New social-democrats - old social-democrats

The so-called “Left Party’s” framework for its political orientation is a bourgeois programme borrowed from the Keynesian world-view. Obviously, one would look in vain for any demands transcending the logic of capital realisation. Rather, the chewing over of old social - democratic banalities is the theme: strengthening internal demand, state investment programmes, increasing the highest tax rates, a “fairer” distribution of social wealth, etc. The hub of the argument is a largely indefinite and abstract critique of so-called “neo-liberalism”, to which is added the demand that the social state “be secured” and/or “further developed for the conditions of the 21st century” (WASG Election Manifesto). With their transfiguration of the social state as a supposedly class-neutral distributor, which, through a little pressure and some tricks with the order of parliamentary business, can be trained to be “just”, the “Left Party” orients itself towards participation in and the design of the adminstration of capitalist alms-giving. Its strategic calculation is aimed at following the SPD as a “partner in the social state”, or “to show in practice too that a state can be run with the left” (Gregor Gysi). Where that leads in practice can be seen sporadically in Meclkenburg, Vorpommern and Berlin, where “the left PDS” shows itself responsible for social cuts, forced wage agreements and racist state terror.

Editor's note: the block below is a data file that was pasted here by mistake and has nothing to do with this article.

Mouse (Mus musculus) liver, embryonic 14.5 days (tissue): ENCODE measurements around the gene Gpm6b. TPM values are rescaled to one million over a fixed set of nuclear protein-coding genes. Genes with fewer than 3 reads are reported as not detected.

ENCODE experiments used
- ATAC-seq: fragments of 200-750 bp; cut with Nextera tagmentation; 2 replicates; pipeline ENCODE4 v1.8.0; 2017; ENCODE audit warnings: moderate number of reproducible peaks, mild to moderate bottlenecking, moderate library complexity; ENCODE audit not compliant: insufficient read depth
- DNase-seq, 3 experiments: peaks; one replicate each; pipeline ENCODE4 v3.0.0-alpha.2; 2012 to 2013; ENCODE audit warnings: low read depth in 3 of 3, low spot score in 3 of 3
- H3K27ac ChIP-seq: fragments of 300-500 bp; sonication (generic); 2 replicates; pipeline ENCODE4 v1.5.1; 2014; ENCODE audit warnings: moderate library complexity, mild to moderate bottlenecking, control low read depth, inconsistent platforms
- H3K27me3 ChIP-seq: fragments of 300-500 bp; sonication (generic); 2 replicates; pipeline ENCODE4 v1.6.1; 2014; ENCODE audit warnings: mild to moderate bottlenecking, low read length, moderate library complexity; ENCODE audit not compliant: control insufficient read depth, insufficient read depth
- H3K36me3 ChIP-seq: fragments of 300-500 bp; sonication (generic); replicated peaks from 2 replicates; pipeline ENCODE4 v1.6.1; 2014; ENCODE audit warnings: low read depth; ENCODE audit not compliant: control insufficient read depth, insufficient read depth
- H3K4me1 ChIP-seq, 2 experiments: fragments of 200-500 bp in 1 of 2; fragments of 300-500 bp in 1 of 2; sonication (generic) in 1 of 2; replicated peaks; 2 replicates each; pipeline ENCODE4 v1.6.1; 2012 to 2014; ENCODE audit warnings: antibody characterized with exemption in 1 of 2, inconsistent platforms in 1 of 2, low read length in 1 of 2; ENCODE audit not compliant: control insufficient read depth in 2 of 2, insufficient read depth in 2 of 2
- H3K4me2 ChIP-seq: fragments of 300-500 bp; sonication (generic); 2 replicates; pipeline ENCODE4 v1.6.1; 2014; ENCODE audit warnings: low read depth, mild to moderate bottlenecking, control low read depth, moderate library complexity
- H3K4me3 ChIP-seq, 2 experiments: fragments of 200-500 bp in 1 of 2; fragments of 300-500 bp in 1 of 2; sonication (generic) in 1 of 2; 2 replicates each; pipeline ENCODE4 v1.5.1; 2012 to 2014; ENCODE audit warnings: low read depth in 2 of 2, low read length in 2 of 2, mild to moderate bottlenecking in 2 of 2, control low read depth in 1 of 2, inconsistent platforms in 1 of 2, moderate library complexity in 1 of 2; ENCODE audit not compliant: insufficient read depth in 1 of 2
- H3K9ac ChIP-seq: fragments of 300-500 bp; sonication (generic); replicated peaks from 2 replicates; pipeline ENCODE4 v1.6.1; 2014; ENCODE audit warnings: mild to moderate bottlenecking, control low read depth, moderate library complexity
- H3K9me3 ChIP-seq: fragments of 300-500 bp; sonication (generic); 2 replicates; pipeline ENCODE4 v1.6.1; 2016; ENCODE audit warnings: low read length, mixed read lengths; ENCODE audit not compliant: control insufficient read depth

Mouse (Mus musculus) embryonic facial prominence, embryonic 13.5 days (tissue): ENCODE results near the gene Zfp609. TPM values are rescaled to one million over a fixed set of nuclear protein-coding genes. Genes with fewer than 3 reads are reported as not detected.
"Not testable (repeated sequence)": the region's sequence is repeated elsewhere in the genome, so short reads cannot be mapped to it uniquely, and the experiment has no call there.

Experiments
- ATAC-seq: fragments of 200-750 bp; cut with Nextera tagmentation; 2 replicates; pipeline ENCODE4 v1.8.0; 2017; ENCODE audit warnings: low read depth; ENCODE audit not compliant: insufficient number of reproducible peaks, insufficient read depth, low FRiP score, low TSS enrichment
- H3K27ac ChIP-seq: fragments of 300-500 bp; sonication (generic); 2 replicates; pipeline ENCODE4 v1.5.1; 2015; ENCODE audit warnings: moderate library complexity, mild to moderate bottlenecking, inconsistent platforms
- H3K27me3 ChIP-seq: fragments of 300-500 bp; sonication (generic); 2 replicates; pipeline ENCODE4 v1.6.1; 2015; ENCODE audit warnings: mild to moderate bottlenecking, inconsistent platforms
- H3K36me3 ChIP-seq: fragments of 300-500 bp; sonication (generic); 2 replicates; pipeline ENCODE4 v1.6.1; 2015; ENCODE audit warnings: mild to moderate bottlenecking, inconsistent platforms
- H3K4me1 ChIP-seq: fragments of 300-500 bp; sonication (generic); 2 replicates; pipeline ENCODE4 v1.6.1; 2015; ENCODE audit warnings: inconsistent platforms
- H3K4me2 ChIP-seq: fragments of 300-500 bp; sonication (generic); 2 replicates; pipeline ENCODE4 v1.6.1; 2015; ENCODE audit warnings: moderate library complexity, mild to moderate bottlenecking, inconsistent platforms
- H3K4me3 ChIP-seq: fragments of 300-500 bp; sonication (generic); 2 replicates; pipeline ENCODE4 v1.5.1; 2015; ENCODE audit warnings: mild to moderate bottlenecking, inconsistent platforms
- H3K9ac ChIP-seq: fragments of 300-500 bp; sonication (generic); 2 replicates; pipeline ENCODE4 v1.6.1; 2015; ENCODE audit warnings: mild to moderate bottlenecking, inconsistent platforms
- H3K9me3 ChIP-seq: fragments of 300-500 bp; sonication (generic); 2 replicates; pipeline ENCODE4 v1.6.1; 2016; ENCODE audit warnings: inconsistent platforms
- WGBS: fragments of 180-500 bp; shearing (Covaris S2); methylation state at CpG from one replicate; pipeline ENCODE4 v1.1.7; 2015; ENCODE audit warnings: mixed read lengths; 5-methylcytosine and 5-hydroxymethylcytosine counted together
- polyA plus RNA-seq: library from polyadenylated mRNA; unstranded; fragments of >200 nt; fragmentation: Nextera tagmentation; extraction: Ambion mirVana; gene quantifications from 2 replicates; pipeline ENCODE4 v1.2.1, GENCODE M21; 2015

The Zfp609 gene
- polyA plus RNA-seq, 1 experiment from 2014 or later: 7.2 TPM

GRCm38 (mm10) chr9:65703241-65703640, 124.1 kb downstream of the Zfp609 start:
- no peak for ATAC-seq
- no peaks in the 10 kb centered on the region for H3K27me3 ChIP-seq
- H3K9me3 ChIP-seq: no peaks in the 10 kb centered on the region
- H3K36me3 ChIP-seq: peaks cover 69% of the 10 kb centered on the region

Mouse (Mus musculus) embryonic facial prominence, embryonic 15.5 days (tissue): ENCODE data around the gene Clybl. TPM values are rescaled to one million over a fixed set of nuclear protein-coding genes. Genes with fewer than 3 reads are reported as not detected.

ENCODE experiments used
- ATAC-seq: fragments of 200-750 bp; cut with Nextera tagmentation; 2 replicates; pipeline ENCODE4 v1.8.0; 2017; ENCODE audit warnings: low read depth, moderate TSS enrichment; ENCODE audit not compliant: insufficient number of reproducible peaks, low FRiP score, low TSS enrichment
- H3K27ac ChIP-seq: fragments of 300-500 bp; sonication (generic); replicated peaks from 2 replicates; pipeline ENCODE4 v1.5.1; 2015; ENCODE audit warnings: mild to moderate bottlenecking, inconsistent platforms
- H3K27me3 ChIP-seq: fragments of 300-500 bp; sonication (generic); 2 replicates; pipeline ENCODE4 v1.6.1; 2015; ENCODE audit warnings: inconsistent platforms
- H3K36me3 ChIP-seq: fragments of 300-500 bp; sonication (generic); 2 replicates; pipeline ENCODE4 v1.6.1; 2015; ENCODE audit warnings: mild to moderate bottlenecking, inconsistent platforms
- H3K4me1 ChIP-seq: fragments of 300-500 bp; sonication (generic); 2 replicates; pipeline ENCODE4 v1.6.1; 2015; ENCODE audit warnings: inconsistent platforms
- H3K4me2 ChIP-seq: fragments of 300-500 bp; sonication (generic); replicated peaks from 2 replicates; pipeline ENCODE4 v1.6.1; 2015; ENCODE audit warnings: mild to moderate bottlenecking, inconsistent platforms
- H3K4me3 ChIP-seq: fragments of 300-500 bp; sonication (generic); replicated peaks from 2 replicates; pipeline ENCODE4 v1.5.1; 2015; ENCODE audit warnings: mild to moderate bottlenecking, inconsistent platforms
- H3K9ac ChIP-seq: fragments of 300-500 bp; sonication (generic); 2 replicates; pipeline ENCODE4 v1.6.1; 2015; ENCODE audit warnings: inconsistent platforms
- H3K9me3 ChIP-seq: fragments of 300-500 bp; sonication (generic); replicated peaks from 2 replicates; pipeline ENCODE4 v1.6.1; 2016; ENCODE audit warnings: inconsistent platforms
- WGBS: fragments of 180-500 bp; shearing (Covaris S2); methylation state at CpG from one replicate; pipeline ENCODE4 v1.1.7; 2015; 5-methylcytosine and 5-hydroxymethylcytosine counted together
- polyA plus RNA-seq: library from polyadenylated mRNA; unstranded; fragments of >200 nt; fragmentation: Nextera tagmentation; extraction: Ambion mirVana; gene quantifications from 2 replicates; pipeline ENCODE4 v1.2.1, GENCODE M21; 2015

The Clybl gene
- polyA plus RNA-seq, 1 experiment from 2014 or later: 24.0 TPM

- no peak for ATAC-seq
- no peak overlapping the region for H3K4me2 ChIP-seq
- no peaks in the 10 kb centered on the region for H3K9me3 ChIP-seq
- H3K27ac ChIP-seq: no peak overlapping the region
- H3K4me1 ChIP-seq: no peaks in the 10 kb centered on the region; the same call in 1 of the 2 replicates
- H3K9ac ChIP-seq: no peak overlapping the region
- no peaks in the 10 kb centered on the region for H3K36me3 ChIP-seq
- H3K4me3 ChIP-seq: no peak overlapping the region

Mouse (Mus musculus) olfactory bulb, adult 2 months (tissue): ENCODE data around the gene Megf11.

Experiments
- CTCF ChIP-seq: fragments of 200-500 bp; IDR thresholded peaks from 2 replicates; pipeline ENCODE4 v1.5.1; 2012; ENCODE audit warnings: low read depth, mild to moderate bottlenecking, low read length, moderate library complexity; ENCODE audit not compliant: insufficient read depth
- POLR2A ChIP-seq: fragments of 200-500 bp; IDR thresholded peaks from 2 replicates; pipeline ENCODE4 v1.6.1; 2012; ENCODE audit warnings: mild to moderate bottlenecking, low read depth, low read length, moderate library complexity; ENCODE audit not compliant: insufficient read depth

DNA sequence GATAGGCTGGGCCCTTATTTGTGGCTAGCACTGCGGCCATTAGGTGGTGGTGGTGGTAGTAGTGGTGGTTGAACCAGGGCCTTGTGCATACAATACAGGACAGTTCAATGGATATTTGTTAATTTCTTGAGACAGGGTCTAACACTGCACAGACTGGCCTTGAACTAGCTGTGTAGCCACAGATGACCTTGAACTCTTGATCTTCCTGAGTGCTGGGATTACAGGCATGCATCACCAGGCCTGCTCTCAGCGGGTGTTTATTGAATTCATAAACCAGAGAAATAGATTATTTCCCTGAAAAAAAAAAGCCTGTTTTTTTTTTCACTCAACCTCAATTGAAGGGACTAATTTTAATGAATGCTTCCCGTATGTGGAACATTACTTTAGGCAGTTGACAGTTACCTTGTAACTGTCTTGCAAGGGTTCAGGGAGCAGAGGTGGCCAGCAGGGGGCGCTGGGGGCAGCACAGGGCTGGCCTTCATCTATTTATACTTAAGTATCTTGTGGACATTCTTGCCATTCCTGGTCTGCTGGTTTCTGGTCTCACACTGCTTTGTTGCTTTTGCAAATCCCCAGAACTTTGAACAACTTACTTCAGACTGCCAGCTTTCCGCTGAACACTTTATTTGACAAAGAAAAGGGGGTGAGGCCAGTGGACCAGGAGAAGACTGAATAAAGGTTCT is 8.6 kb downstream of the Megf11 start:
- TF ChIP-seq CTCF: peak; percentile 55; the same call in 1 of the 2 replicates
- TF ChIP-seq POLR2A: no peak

One Oscar is one too many!